Gravity gradiometers, which have reached a CMR level of (Park, 1990), may appear as possessing similarities with GG. As a matter of fact this is not the case because they use separate and uncoupled accelerometers. To the contrary, in GG the test masses are not separate but mechanically coupled: even though they are concentric and very accurately aligned, the dynamics of their motion is similar to that of balances and torsion balances (see Fig. 12 b where the wire is used only for suspending and as an axis of rotation, without torsion) because they are suspended on the opposite ends of two arms pivoted at their centres, as in balances and torsion balances. The capability to reject common mode effects depends, in GG, on two facts: (a) the stability of springs (both in time and with temperature); (b) the characteristics of the piezoelectric actuators to be used for in flight adjustments of the length of the arms. None of these crucial issues is of any concern for researchers on gravity gradiometers or on STEP; hence there is no reason why the CMR factor of the GG apparatus should have any relation to the CMR factor of these apparata. To the contrary, the issue of springs stability is typically of great interest for scientists who build and use room temperature gravimeters for accurate measurements of Earth tides, since spring gravimeters use similar (metallic) springs and face very similar stability problems.
Although the largest effect of air drag is at the orbital frequency of the satellite, other low frequency variations (in the range from the orbital frequency to near the threshold frequency of the PGB laboratory) which are too low to be damped by the mechanical suspension, cannot be ruled out. They act on the test bodies as inertial forces of which only the differential effect does matter as far as detecting an EP violation is concerned; if a total CMR factor of is achieved, their common mode effect is also reduced by this factor. Furthermore, while the inertial force resulting from the main along-track component of the drag is seen by the capacitance sensors at exactly the same frequency as an EP violation signal (the direction of the acceleration due to air drag changes at the orbital frequency just like the satellite-to-Earth direction of an EP violation), a higher frequency variation of the drag is seen by the sensors at a frequency differing from their spinning frequency with respect to the centre of the Earth (i.e. the frequency of an EP violation) by an amount which is given by the frequency of that particular air drag variation (Fig. 11 ). Therefore, besides being reduced by common mode rejection these effects can be distinguished by measuring the rotation rate of the spacecraft with ordinary star trackers or Earth elevation sensors. After the demodulation of the signal at (Fig. 11 ) they appear as very regular oscillations (due to the high Q; see Section 6.2 )) at about with respect to a constant signal, and are therefore easily distinguishable. By taking the average value of two measurements at a time interval of half their period we can determine the centre of the oscillations with an error , which is certainly better than we need.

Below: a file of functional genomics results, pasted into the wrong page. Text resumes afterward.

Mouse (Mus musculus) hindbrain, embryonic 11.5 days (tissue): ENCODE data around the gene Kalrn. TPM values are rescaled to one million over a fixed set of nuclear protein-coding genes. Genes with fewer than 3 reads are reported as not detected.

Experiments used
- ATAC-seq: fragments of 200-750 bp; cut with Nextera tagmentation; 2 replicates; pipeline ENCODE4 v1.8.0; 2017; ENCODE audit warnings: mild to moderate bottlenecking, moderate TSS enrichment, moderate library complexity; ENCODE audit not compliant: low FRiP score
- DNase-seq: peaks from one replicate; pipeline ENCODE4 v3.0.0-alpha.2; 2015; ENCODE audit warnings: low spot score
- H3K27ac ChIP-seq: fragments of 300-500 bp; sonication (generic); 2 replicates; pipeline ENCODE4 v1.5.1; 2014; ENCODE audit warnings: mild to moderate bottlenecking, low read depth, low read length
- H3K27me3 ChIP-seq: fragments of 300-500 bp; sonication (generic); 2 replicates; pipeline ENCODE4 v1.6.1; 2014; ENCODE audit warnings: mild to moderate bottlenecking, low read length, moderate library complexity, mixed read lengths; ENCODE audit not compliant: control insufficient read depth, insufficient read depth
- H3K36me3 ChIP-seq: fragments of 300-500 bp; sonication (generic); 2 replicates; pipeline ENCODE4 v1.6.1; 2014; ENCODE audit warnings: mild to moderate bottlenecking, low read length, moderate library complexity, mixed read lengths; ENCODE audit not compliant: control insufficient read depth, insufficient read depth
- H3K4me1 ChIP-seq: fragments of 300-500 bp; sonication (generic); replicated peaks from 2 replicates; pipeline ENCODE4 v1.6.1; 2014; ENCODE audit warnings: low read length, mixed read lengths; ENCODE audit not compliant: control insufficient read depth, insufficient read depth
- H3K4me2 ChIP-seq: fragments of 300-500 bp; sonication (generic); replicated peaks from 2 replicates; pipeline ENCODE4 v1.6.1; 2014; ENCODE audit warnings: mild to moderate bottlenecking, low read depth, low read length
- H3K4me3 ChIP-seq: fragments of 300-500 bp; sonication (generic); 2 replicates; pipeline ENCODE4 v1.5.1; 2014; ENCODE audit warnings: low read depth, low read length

The GG coupled test bodies have low natural frequencies of oscillation both in common mode and in differential mode (see Section 3.2 ). There will be air drag disturbances at these frequencies due to air density variations ("air granularities") over distance scales of about a thousand km. The corresponding density is smaller than average atmospheric density, typically by at least a factor of 10. For these disturbances to resonate with the natural frequencies of the system, they must act at a frequency whose distance from the resonant frequency is within the width of the gaussian, namely . With for the test bodies of the GG experiment (see Section 6.2 ) there is no way that air granularities over a thousand km can act on the spacecraft so precisely close to the natural frequencies of the test bodies.
We conclude this section on inertial forces by saying that this
version of GG is designed in such way that EP testing is possible without eliminating the
common mode effect of air drag. Its differential effect on the test masses is transformed
by the mechanical suspension in a difference of inertial forces that can therefore be
adequately reduced, partly by construction in the ground laboratory, partly by small and
fine in flight adjustments at the beginning of the mission. It might be necessary to
repeat the calibration, but only a few times during the duration of the mission. Such adjustments of differential effects
are much smaller and less demanding than it would be to counteract the effect of air drag
itself on the spacecraft. Indeed, beside being required only once (or a few times), they
are extremely fine for them to be realized with piezoceramics, whose precision and
reliability as actuators are well known, thus avoiding any thruster firing.